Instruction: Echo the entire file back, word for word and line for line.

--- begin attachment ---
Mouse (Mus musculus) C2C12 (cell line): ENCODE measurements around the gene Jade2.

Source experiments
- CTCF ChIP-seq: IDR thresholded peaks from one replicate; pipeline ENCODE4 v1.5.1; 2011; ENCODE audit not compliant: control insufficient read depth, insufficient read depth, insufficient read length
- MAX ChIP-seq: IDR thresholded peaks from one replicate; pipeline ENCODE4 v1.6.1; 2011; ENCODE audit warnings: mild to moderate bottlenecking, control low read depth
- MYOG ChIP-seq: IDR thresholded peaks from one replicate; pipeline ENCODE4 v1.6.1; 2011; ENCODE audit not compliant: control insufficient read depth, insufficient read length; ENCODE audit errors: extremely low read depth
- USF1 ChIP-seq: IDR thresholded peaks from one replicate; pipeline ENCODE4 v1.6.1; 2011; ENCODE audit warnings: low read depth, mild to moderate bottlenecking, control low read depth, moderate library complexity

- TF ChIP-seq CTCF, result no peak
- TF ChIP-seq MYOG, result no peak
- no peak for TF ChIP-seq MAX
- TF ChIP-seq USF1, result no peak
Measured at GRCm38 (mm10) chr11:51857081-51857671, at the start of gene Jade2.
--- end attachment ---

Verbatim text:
Mouse (Mus musculus) C2C12 (cell line): ENCODE measurements around the gene Jade2.

Source experiments
- CTCF ChIP-seq: IDR thresholded peaks from one replicate; pipeline ENCODE4 v1.5.1; 2011; ENCODE audit not compliant: control insufficient read depth, insufficient read depth, insufficient read length
- MAX ChIP-seq: IDR thresholded peaks from one replicate; pipeline ENCODE4 v1.6.1; 2011; ENCODE audit warnings: mild to moderate bottlenecking, control low read depth
- MYOG ChIP-seq: IDR thresholded peaks from one replicate; pipeline ENCODE4 v1.6.1; 2011; ENCODE audit not compliant: control insufficient read depth, insufficient read length; ENCODE audit errors: extremely low read depth
- USF1 ChIP-seq: IDR thresholded peaks from one replicate; pipeline ENCODE4 v1.6.1; 2011; ENCODE audit warnings: low read depth, mild to moderate bottlenecking, control low read depth, moderate library complexity

- TF ChIP-seq CTCF, result no peak
- TF ChIP-seq MYOG, result no peak
- no peak for TF ChIP-seq MAX
- TF ChIP-seq USF1, result no peak
Measured at GRCm38 (mm10) chr11:51857081-51857671, at the start of gene Jade2.